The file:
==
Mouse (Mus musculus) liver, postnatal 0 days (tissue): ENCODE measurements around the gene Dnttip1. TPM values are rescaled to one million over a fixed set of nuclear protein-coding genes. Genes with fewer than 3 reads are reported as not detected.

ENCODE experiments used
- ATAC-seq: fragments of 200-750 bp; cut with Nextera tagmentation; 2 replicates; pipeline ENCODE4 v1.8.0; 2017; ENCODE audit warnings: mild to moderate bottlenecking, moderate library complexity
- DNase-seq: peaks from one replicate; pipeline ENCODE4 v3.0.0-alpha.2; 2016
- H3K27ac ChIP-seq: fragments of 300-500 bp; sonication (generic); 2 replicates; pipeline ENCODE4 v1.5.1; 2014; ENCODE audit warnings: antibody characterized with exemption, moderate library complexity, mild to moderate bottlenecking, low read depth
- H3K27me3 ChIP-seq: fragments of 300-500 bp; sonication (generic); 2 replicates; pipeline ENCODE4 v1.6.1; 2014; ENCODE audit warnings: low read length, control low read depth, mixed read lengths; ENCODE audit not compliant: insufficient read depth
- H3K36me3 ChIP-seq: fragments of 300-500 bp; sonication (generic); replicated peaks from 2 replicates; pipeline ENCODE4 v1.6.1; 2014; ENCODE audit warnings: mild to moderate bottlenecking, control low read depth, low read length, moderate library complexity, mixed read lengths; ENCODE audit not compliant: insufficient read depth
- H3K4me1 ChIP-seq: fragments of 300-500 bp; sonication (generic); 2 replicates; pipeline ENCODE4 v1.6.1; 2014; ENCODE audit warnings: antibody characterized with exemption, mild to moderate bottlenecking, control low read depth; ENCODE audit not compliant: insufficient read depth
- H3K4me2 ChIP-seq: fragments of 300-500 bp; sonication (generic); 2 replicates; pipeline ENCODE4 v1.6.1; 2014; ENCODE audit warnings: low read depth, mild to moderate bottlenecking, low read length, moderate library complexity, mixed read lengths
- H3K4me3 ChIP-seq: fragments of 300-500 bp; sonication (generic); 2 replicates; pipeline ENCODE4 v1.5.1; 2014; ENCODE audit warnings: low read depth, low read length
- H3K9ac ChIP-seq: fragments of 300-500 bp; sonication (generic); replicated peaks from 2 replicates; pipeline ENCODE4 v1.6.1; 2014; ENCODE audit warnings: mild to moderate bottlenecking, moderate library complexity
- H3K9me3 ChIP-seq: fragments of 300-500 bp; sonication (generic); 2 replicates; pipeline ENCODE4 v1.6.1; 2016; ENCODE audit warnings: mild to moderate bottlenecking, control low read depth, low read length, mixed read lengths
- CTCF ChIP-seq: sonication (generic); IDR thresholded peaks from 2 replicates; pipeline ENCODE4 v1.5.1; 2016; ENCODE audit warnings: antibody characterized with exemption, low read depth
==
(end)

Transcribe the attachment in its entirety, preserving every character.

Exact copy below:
Mouse (Mus musculus) liver, postnatal 0 days (tissue): ENCODE measurements around the gene Dnttip1. TPM values are rescaled to one million over a fixed set of nuclear protein-coding genes. Genes with fewer than 3 reads are reported as not detected.

ENCODE experiments used
- ATAC-seq: fragments of 200-750 bp; cut with Nextera tagmentation; 2 replicates; pipeline ENCODE4 v1.8.0; 2017; ENCODE audit warnings: mild to moderate bottlenecking, moderate library complexity
- DNase-seq: peaks from one replicate; pipeline ENCODE4 v3.0.0-alpha.2; 2016
- H3K27ac ChIP-seq: fragments of 300-500 bp; sonication (generic); 2 replicates; pipeline ENCODE4 v1.5.1; 2014; ENCODE audit warnings: antibody characterized with exemption, moderate library complexity, mild to moderate bottlenecking, low read depth
- H3K27me3 ChIP-seq: fragments of 300-500 bp; sonication (generic); 2 replicates; pipeline ENCODE4 v1.6.1; 2014; ENCODE audit warnings: low read length, control low read depth, mixed read lengths; ENCODE audit not compliant: insufficient read depth
- H3K36me3 ChIP-seq: fragments of 300-500 bp; sonication (generic); replicated peaks from 2 replicates; pipeline ENCODE4 v1.6.1; 2014; ENCODE audit warnings: mild to moderate bottlenecking, control low read depth, low read length, moderate library complexity, mixed read lengths; ENCODE audit not compliant: insufficient read depth
- H3K4me1 ChIP-seq: fragments of 300-500 bp; sonication (generic); 2 replicates; pipeline ENCODE4 v1.6.1; 2014; ENCODE audit warnings: antibody characterized with exemption, mild to moderate bottlenecking, control low read depth; ENCODE audit not compliant: insufficient read depth
- H3K4me2 ChIP-seq: fragments of 300-500 bp; sonication (generic); 2 replicates; pipeline ENCODE4 v1.6.1; 2014; ENCODE audit warnings: low read depth, mild to moderate bottlenecking, low read length, moderate library complexity, mixed read lengths
- H3K4me3 ChIP-seq: fragments of 300-500 bp; sonication (generic); 2 replicates; pipeline ENCODE4 v1.5.1; 2014; ENCODE audit warnings: low read depth, low read length
- H3K9ac ChIP-seq: fragments of 300-500 bp; sonication (generic); replicated peaks from 2 replicates; pipeline ENCODE4 v1.6.1; 2014; ENCODE audit warnings: mild to moderate bottlenecking, moderate library complexity
- H3K9me3 ChIP-seq: fragments of 300-500 bp; sonication (generic); 2 replicates; pipeline ENCODE4 v1.6.1; 2016; ENCODE audit warnings: mild to moderate bottlenecking, control low read depth, low read length, mixed read lengths
- CTCF ChIP-seq: sonication (generic); IDR thresholded peaks from 2 replicates; pipeline ENCODE4 v1.5.1; 2016; ENCODE audit warnings: antibody characterized with exemption, low read depth